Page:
The Catholic and Christian missions, get to know them

In a world where empathy and charity are still lacking, what are missions and what role do they play?

Well, many of these organizations seek to alleviate suffering and bring the message of Christ to the vulnerable places of the world.

If you want to know a little more about the missions, continue reading this article.

What are missions?

Coming from the Latin term missĭo, this word has different uses recognized by the Royal Spanish Academy.

Among the most used we find that it is the capacity or attribution that is given to an individual to carry out some task.

It is also defined as an assignment, function or task that must be fulfilled.

We can find cultural, diplomatic, business, religious missions, among others.

What are Catholic missions?

It is known as missions that project of the church that focuses on evangelizing all peoples and carrying out humanitarian activities or social work.

Generally, the religious mission seeks to reach low-income and/or difficult-to-reach communities, to bring the good news of Christ.

In the places and territories where this mission is beginning, the presence of the missionaries and the economic help of the Church in general are required.

Missions and the spread of the message of Christ

Only at the end of the sixth century can we begin to speak of missions as organized attempts to spread the Christian faith: it was Pope Gregory the Great who brought the missionary movement to life by sending a group of monks to England.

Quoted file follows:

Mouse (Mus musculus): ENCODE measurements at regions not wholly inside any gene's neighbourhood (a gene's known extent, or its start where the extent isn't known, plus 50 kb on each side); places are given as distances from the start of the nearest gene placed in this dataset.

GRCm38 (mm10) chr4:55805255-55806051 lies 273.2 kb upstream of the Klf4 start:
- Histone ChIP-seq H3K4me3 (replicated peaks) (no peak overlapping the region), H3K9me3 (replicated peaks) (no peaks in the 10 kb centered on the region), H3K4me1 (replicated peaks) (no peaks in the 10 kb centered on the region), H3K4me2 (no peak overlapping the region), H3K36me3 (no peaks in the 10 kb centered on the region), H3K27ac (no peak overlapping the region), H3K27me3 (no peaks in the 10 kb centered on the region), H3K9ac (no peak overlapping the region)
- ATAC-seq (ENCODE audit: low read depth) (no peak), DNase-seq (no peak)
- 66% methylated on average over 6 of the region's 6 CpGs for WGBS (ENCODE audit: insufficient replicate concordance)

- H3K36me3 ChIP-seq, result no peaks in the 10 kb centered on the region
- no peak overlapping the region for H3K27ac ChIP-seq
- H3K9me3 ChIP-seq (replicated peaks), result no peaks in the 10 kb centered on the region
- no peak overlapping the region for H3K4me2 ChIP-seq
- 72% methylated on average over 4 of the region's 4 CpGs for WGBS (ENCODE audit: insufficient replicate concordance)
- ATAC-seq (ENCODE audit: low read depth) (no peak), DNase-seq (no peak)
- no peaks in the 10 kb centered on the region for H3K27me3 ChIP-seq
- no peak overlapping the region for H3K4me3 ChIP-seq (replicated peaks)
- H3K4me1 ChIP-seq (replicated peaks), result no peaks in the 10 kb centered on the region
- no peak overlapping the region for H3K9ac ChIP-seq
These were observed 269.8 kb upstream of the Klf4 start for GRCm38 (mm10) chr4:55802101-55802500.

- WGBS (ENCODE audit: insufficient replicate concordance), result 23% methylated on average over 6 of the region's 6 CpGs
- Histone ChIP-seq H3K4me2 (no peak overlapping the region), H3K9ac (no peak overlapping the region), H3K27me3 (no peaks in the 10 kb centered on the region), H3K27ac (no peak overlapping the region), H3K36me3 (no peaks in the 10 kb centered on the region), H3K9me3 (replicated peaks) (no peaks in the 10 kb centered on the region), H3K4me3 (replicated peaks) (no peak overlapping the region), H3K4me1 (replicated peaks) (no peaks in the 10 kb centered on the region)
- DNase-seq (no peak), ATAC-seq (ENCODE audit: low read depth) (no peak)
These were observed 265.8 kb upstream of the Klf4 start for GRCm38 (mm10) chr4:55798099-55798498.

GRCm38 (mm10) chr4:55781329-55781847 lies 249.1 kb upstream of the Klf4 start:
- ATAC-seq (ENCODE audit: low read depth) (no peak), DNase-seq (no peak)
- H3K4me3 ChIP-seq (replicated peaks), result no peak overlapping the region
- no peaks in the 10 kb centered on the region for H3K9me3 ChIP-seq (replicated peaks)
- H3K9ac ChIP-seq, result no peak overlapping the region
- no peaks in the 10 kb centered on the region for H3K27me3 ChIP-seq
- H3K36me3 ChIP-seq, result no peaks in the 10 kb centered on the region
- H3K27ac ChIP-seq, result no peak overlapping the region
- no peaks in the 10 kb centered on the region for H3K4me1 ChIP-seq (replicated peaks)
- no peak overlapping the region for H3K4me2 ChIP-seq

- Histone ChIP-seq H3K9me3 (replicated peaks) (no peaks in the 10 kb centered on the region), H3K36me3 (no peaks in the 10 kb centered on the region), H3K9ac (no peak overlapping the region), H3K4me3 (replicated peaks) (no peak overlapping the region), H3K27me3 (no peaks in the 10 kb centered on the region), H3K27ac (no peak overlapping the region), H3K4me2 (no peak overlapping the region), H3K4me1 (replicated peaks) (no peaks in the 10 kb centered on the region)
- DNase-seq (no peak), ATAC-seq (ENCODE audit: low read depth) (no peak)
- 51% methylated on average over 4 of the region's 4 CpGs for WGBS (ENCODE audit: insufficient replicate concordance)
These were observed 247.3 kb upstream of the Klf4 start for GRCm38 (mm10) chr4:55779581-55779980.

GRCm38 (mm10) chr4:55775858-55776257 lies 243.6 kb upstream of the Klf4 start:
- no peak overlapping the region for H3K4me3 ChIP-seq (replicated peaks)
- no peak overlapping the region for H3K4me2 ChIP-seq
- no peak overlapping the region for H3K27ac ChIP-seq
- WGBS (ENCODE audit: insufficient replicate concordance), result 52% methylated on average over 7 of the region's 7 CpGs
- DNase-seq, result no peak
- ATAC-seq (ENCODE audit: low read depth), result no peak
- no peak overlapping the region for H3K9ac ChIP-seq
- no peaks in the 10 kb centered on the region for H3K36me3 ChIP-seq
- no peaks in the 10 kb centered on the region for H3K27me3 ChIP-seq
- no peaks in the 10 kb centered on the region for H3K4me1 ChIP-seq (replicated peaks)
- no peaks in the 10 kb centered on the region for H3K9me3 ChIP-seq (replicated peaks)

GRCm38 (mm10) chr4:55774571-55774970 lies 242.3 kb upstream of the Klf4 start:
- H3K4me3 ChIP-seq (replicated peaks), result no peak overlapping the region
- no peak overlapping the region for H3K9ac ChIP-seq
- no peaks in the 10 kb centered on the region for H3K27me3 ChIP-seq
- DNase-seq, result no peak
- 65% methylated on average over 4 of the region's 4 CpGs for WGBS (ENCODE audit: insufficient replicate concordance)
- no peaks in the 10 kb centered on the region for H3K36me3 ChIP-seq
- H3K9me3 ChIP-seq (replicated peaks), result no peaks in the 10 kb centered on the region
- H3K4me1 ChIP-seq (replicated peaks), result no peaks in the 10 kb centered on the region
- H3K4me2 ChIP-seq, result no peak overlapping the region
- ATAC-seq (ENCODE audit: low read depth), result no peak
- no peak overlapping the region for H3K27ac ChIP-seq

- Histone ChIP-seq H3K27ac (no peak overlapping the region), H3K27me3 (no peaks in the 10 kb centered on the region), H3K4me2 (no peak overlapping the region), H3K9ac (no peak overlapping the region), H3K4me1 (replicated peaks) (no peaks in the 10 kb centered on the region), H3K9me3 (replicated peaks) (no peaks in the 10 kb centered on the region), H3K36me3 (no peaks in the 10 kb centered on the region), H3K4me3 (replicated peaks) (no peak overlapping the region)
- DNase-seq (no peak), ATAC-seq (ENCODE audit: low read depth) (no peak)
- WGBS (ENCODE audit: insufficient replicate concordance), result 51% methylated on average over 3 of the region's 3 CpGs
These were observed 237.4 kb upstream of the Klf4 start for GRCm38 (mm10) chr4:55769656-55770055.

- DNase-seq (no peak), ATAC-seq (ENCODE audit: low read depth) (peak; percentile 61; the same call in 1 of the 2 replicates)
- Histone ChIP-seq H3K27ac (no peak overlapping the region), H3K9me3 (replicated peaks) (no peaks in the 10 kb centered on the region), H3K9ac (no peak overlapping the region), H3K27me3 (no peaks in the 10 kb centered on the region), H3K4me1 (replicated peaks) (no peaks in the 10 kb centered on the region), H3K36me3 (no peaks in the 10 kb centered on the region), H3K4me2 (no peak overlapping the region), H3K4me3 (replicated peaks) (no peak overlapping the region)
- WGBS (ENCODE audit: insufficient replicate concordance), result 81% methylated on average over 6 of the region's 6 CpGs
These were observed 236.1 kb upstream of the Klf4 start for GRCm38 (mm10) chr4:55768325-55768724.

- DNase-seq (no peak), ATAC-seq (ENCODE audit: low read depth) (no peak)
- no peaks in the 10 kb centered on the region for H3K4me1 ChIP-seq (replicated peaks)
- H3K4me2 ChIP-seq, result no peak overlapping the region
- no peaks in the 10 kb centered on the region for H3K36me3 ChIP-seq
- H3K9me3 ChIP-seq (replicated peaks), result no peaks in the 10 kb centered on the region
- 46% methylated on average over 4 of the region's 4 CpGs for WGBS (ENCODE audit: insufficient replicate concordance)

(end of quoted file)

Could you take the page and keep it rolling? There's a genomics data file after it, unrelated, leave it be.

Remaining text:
In the following centuries, evangelization was entrusted to various religious orders: Dominicans, Franciscans, Capuchins and Jesuits.

The first missionaries who landed in 596, began the evangelization of the Germanic peoples.

A different and more coherent phase of the Christian missions begins only in the thirteenth century, which was then when the different religious orders began to organize schools to train clerics in charge of spreading the message of Christ.

The discovery and direct colonization of territories in the Americas, but also in Africa and Asia, gave a strong impetus to missionary activity.

Evangelization was entrusted to regular orders: Franciscans, Dominicans, Capuchins, etc., who played a fundamental role in denouncing the violence that characterized the work of the colonizers.

The Spaniard Bartolomé de Las Casas, author of a brief report on the destruction of the Indies, was the most important of these missionaries and with his work he managed, among other things, to ensure that the Indians were recognized for having a soul.

The Jesuit order, founded by Ignatius of Loyola and recognized by the Church in 1540, opened up new perspectives. The Jesuits considered themselves missionaries at the service of the Pope to spread the word of Christ.

To this end, they organized their own educational system for young noblemen and scions of the ruling classes. Active on the home front, the Jesuits were also present in colonial realities.

In South America they developed a new model of colonial organization, more respectful of the rights of the Indians, an experience that brought them face to face with the Spanish and Portuguese monarchies, who were not inclined to tolerate alternative models to their own.

In the 16th century, missionary activity was intense throughout the world, the missionaries acted together with the parish priests, extending the territory of the mission.

The establishment of new religious congregations like that of the Lazarists, the Redemptorists, gave new meanings to this type of mission.